As many as 41,000 people depart SunTrust Park on any given summer night after a game hosted by the Atlanta Braves baseball team. Those departing fans often see nothing but green lights at key crowded intersections, thanks to a system built on location data and artificial intelligence (AI).
The goal at every game is to move people on foot in and out of the stadium in the safest, most expeditious manner. That happens routinely because the Braves organization collaborated with Cobb County Police Department and Cobb County Department of Transportation (DOT) officials to create a control center deep within the ballpark that leverages advanced technologies, including AI and a geographic information system (GIS).
The control center, run by Cobb Police Lt. J. D. Lorens, features eight 42-inch video screens and more than 70 live camera feeds monitoring the ballpark’s pathways and surroundings. Those feeds also track 30 critical intersections near the park, including three crucial traffic-prone spots where pedestrians and cars come together. With so much to monitor and limited resources to manage it all, quick insight and fast action are critical to keeping fans and residents safe and happy.
Lorens spends most Braves games in the middle of SunTrust’s bustling command center. In addition to managing all aspects of stadium security, he and his officers synchronize the flow of vehicular and pedestrian traffic near the stadium.
Since the first pitch of the 2018 season, they’ve had help from a GIS-powered operations dashboard bolstered by artificial intelligence. The GIS enables Lorens and his team to visualize spatial relationships—the location of every traffic light and camera in the area, and the distance between them. That location data is a critical input to the IBM Watson-based AI system, which analyzes foot traffic through real-time video feeds.
Together, the two technologies gauge the flow of pedestrian traffic by reading the number of pixels on screens, rather than faces or the actual number of fans. As the density of fans heading toward a particular intersection grows, the AI system recommends a change to the relevant traffic light sequence outside the ballpark.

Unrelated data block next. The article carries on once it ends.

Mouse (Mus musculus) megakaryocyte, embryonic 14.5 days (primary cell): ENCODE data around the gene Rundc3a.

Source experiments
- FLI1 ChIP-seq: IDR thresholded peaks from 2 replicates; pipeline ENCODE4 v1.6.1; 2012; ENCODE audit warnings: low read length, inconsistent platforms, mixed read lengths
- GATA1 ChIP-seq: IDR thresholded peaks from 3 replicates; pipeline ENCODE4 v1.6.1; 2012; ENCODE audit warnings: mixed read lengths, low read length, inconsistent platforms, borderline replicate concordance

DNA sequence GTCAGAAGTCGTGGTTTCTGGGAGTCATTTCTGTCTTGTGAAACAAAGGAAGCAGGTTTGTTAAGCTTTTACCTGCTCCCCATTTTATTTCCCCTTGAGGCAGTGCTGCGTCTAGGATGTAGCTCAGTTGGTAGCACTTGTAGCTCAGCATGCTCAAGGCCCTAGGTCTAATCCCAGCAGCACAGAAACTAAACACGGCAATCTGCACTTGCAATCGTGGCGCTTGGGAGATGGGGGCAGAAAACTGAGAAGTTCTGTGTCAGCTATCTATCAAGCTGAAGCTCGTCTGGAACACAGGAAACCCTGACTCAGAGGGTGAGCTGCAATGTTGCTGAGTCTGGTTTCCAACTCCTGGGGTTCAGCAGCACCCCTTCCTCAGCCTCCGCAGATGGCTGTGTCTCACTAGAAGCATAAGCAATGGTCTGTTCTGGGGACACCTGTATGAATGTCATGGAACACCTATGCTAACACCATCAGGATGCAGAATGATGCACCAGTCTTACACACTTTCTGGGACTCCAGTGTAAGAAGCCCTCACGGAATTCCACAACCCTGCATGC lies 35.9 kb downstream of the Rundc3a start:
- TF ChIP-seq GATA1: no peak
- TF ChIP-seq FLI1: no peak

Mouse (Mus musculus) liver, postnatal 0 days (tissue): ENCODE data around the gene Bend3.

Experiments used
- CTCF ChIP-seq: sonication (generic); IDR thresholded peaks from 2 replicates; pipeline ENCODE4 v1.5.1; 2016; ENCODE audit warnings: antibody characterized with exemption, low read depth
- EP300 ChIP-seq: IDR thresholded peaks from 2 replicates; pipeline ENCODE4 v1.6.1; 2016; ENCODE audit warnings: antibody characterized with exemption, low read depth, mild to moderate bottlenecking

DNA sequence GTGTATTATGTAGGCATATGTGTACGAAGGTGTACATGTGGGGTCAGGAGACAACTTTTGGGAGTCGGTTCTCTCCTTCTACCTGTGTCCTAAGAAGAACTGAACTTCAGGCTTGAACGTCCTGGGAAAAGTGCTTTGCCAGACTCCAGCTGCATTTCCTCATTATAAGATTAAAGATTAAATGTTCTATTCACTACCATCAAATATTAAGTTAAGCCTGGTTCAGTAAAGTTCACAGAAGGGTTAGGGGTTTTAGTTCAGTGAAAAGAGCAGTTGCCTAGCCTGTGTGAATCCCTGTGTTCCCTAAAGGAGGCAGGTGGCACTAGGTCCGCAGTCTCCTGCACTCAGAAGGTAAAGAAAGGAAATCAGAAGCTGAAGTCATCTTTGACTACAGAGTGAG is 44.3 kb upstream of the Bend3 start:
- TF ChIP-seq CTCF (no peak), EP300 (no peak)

AI Enables Split-Second Decisions
The system has its roots in a conversation between Lorens and members of the Cobb County GIS team. Lorens recalls the team asking how he knew when to adjust traffic lights based on pedestrian movement inside and outside the stadium.
As he described his process—which drew mostly on experience and educated guesses—the team asked, “Would it be helpful for a computer to tell you when to do this?” Lorens jumped at the idea. “I’ve got 70-something cameras I’m watching [and] 30 critical intersections,” he explains. “It allowed me to divide my attention amongst other things.”
Now the AI and GIS dashboard provides advance notice of potential pedestrian and vehicular traffic bottlenecks. Once the system flashes a predictive alert, Lorens can send an officer or two to manually direct pedestrians and motorists to speed the flow.
The most immediate payoff of merging AI and GIS at SunTrust Park is something every traffic-obsessed resident of metro Atlanta can appreciate. Lorens and his crew routinely empty out the stadium and surrounding area within 35 minutes or less during weekday games. Compare that to an hour—and often more—at the Braves’ old home, Turner Field in downtown Atlanta. That’s a big deal, especially in a region plagued by decades of traffic congestion.
AI-derived predictions that are tied to location augment human intelligence and interactions—by keeping stakeholders informed in advance.
Location Intelligence Critical to Speedy Development Plan
The Braves recently completed their second season at SunTrust field, which in early 2014, was nothing more than an empty 60-acre lot about 10 miles northwest of downtown Atlanta.
The new ballpark, along with surrounding retail, office, and commercial space, was built in little more than two and a half years, in time for the Braves’ opener in April 2017.